**One of my friends, Josh Chambers, posted a brief Facebook status on "Love Wins," a book he had recently finished reading. I, Publius, asked about his opinion of the book, and he responded with a number of comments that looked for all the world like a standard-length book review. I asked and received permission to post here. Enjoy!**
I just finished reading "Love Wins" by Rob Bell. I see why it caused a controversy, but I thoroughly enjoyed the perspective Bell brought to the whole 'heaven and hell' scene.
When the book was first publicized, "Love Wins" was portrayed by many evangelicals as a universalist tract. Indeed, Rob Bell makes some claims that are universalist-esque, mainly that all punishment is for the purpose of redemption and thus hell cannot be forever. His reasoning is chiefly based on attempting to ascertain the nature of God as loving and using that to argue that such a god would not change his nature toward an individual after death in exacting justice upon them when He has given him/her nothing but mercy and grace for the duration of his/her life. Bell argues that this trend would invariably continue, and that hell would only last as long as the individual therein continued to reject the grace God was continually offering him/her even at that point.
One of the things Rob Bell writes is that God wants everyone to come to Him, and poses the question "doesn't God always get what He wants"? I found numerous flaws with this logic, first and foremost because it is not our place to attempt to ascertain the nature of God, especially in our dealings with us. Secondly, God's justice is as perfect and as complete as his mercy, and the New Testament makes it very clear that eternal death is the just punishment for the things we do that separate us from God. I do not believe that anyone will experience that spiritual death as it were, unless they were shown the full extent of God's grace toward them, but there will be those who choose to invariably reject that grace and in thus doing accept the full brunt of condemnation by the One to whom they have turned their back.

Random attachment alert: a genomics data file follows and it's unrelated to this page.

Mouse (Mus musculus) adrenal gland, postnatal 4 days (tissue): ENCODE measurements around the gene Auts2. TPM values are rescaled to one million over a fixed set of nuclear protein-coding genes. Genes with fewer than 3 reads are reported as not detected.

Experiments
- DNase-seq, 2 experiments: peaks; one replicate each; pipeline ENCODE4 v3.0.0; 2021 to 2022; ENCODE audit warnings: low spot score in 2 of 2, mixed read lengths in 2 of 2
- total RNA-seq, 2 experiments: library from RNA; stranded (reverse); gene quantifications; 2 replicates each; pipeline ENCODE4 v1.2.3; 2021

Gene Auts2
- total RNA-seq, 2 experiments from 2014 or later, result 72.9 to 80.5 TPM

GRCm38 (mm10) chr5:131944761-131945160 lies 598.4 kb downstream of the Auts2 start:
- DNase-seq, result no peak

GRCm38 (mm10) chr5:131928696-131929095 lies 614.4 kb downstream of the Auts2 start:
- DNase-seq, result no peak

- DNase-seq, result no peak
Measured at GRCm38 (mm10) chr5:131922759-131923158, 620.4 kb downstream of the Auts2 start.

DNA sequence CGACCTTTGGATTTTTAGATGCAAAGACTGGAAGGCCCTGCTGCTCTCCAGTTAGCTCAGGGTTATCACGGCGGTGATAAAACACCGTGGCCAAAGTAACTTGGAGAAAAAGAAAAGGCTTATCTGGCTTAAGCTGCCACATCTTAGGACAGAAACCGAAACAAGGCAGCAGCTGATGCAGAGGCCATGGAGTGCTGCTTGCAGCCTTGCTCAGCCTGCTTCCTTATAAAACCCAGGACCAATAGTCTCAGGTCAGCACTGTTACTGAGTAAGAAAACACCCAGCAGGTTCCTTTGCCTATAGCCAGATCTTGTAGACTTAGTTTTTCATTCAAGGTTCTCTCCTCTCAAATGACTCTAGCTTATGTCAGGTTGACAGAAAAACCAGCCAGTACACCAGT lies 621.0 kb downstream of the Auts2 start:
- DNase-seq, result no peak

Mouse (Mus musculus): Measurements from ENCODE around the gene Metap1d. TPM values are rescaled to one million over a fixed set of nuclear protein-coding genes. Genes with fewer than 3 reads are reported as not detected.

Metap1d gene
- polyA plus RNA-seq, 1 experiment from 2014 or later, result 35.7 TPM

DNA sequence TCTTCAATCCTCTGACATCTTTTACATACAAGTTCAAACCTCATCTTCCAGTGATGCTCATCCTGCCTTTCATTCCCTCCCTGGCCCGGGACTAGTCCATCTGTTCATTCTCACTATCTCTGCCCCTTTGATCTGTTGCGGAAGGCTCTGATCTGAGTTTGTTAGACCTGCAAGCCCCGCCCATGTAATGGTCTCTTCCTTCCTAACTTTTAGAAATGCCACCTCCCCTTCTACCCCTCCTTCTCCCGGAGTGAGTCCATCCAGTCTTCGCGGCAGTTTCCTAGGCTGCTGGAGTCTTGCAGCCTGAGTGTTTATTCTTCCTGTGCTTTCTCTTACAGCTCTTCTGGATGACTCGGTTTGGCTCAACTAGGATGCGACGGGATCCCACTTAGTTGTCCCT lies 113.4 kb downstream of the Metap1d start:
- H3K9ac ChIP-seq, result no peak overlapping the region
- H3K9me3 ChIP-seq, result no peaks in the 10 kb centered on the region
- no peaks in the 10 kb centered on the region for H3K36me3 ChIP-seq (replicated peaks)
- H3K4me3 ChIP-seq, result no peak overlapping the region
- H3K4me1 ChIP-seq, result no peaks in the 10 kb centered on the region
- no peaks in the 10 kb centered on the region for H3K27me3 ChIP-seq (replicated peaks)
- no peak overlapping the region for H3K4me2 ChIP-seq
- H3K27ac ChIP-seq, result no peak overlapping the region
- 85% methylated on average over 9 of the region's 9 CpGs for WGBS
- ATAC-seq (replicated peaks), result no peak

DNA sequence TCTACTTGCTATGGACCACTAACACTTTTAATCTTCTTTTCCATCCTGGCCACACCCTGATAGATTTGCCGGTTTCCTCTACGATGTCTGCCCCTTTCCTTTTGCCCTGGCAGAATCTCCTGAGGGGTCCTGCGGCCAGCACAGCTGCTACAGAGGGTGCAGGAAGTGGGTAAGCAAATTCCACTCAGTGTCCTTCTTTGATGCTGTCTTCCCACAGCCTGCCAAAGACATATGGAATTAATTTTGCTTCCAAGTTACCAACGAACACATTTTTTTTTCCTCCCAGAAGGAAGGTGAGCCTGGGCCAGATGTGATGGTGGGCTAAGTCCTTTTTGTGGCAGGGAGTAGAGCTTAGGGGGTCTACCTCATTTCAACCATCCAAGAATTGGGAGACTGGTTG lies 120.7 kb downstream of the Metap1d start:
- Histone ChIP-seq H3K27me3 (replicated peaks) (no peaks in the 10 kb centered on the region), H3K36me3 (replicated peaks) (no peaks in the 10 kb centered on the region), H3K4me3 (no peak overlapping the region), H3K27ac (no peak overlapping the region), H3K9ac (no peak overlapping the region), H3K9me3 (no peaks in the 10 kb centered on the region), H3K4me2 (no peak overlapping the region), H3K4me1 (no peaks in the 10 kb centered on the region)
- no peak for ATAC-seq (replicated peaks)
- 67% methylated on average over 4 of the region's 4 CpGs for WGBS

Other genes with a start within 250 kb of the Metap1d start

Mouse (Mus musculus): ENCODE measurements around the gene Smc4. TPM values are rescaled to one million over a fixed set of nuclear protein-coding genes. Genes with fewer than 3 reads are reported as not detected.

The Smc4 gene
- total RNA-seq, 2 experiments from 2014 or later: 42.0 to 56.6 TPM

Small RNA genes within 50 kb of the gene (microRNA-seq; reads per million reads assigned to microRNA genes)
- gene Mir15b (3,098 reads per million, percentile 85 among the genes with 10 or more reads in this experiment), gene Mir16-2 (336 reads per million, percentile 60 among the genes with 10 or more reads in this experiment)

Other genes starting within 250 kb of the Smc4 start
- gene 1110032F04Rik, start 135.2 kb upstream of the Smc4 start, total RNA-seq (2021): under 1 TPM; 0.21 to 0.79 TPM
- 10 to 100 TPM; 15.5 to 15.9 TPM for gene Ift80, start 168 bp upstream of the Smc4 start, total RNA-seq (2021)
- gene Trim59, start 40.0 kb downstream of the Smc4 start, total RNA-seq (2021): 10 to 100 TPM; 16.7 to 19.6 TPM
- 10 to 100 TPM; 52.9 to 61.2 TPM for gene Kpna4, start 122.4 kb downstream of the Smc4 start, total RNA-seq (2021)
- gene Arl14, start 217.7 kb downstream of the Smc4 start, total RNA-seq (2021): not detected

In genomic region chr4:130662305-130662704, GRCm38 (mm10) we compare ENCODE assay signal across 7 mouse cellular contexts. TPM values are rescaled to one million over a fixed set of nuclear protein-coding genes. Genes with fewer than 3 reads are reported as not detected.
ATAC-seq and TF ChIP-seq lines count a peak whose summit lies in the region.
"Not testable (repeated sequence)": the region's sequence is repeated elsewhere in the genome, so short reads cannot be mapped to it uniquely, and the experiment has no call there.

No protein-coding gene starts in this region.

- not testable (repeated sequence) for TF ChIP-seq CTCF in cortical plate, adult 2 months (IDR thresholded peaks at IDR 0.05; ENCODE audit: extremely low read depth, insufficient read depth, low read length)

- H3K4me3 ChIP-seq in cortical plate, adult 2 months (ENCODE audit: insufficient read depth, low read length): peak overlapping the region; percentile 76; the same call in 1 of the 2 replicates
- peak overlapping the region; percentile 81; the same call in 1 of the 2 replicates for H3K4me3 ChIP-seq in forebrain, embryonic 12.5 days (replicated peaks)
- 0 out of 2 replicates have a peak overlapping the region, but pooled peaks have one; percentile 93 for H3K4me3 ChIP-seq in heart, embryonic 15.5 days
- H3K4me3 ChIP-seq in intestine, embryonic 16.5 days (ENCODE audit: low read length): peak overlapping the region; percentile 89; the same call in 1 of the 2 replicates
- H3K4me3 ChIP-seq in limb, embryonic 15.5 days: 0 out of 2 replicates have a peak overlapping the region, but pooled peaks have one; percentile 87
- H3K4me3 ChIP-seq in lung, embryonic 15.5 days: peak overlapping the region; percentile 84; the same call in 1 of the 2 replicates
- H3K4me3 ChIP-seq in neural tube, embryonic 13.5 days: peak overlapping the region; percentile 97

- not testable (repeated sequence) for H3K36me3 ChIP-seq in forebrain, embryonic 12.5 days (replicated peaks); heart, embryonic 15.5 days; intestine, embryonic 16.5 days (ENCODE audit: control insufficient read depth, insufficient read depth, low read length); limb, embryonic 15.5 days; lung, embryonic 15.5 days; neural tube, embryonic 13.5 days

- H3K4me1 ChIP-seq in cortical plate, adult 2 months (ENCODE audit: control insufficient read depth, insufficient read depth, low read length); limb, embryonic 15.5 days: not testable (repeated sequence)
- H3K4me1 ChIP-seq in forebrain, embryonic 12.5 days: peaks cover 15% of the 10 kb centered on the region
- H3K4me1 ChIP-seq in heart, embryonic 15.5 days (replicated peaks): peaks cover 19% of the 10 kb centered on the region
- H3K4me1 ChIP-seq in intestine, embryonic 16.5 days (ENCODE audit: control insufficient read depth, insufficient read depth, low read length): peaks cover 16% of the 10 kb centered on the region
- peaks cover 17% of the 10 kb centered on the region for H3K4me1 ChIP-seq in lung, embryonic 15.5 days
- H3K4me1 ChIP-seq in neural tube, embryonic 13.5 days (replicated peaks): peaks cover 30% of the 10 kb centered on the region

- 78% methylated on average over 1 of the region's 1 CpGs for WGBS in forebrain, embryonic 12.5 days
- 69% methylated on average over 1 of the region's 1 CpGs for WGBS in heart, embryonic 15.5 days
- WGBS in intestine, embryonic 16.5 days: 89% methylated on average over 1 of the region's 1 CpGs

His conjecture about the nature of hell suggests that the "eternal" aspect thereof refers not to an indefinite duration of time, but rather to an "intensity of experience" which he pulls out of a hat after some fancy Greek kung-fu, and that this intensity of experience coupled with the continued dispersion of God's grace toward the deceased in this "hell" constitute a fulfillment of God's justice, and allows them to then enter the kingdom of God.
All that said, a great deal of the book shifted the focus toward what's going on here on the earth right now. Jesus DID say that the kingdom of heaven is at hand, and Bell argues that "heaven" or the "age to come" actually occurs when God fuses the spiritual realm with this one, and creates a perfect society. As such, strides we make toward a more fulfilled world without hate, dissension, hunger, disease and other such calamities is actually us letting God use us as instruments of His kingdom, bringing it closer and closer to right here, right now. I appreciated the focus on eternal life not being something that begins in the distant future and is comprised of angels in white robes with perfect voices and streets of pure gold, but as a reality that is being brought more and more into focus as His people make strides toward God's will for their lives, and for the world. It doesn't happen in the twinkling of an eye, its a process that is completed on the day of the LORD, when he returns.
The book was intriguing and thought provoking, but also fairly radical in its claims. I liked the questions it asked, not necessary the answers it attempted to supply. That said, I'd recommend that you read it for yourself and see what you think. It's well worth the time to read.
To purchase this book, check out Amazon.com:
Love Wins: A Book About Heaven, Hell, and the Fate of Every Person Who Ever LivedReligion & Spirituality Books)
This was originally posted at Worthy of Note.
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